It is possible to save money on prescription drugs
By Denise Nape The Shopper September 20, 2012 12:32PM
Saving money is a necessity across the board but when it comes to prescription costs, you want to ensure that you’re cutting your costs wisely without running around to a half dozen stores each and every month. Or worse, taking unnecessary risks by ordering meds from unscrupulous and unknown sources. There are a number of ways to save on your prescriptions. LiveFabuless.com has outlined some ways for us to save.
Price Shop: If you pay cash for your prescriptions, you can and should price shop for your prescriptions at your local stores. Even if you’re not a member of a warehouse store, you can still use their pharmacy. And some local and national pharmacies will even price match the lowest, local price that you’ve found so you might not even have to transfer your prescription in order to save money each and every month.
Store Prescription Programs: Many national drug stores and discount stores offer a multitude of generic drugs for as low as $4 for a 30 day supply or $10 for a 90 day supply. Bear in mind that some, but not all, of the pharmacies require that you pay an annual fee in order to use their low cost programs and not all pharmacies will allow you to partake in their discount programs if you are a Medicare recipient. So check around to determine which store will provide the best benefit and you can find most of the information online at each store’s website.
Mail Order: If you have insurance, your insurance company may charge you a lower co-pay if you fill your prescriptions through the insurance company’s mail order division rather than at your local pharmacy. In general, you will pay two months’ co-pay for three months’ worth of your prescription. So, it’s like buying two months and getting one month free. Just be sure to refill your prescriptions with enough time to allow your prescriptions to be shipped by the lowest price shipping method, waiting until the last minute will cost you additional shipping costs which will negate some of your savings.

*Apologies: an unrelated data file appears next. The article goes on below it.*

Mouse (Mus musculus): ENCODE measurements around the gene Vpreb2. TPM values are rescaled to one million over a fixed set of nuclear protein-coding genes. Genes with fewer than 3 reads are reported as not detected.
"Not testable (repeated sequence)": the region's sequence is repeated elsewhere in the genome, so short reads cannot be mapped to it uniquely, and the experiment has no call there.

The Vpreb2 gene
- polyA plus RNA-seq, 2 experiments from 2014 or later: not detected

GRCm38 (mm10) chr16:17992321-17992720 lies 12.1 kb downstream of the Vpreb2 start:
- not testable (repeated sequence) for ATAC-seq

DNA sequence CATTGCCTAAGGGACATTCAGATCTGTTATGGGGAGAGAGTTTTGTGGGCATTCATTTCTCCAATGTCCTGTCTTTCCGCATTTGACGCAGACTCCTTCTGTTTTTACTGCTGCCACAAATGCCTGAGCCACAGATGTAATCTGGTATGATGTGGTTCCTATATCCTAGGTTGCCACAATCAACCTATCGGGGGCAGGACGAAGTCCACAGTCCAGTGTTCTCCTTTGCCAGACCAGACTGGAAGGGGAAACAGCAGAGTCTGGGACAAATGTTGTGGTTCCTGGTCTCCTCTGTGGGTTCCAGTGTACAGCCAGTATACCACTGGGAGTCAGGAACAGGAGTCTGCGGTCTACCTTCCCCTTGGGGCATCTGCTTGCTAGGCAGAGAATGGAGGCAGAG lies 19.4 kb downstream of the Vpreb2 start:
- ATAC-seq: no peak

Coupons/Discount Cards: Many drug companies are issuing coupons and discount cards to lower your out-of-pocket costs, if you pay cash or lower your co-pay, if you have insurance. Coupons can be found both at your doctor’s office as well as printed online. You can find a constantly updated list at www.internetdrugcoupons.com.
Many stores offer gift cards for new or transferred prescriptions. You can periodically find these coupons in the weekly fliers that come in the Sunday newspaper, as well as in store or mailed to your home. Many stores will accept a coupon from a competitor, too.
Medicare: If you are a Medicare recipient, you should make sure that the drug coverage plan that you’re choosing during the open enrollment period at the end of each calendar year is the most appropriate one for the prescriptions that you’re currently on. You can check whether your drugs are covered by checking each plan at medicare.gov. Additionally, you can and should contact the Social Security administration to see whether you qualify for what’s called “Extra Help”, a sliding scale, income based program that provides additional funding to help cover your prescription drug costs. You can even determine whether you qualify by checking www.socialsecurity.gov/prescriptionhelp.
PPARx.org: A group of drug companies has banded together to help those who need assistance in paying for their prescriptions. You can find details about prescription assistance at PPARX.org. If you cannot afford your prescriptions, it’s worthwhile to apply to receive discounted and possibly even free prescriptions directly from the manufacturers themselves.
Shopper’s tip: Regardless of which savings method you choose, let the pharmacist know about ALL of the medications, including over the counter medication, vitamins and supplements that you’re currently taking to ensure that they’ll be able to ward off any potential drug-to-drug interactions.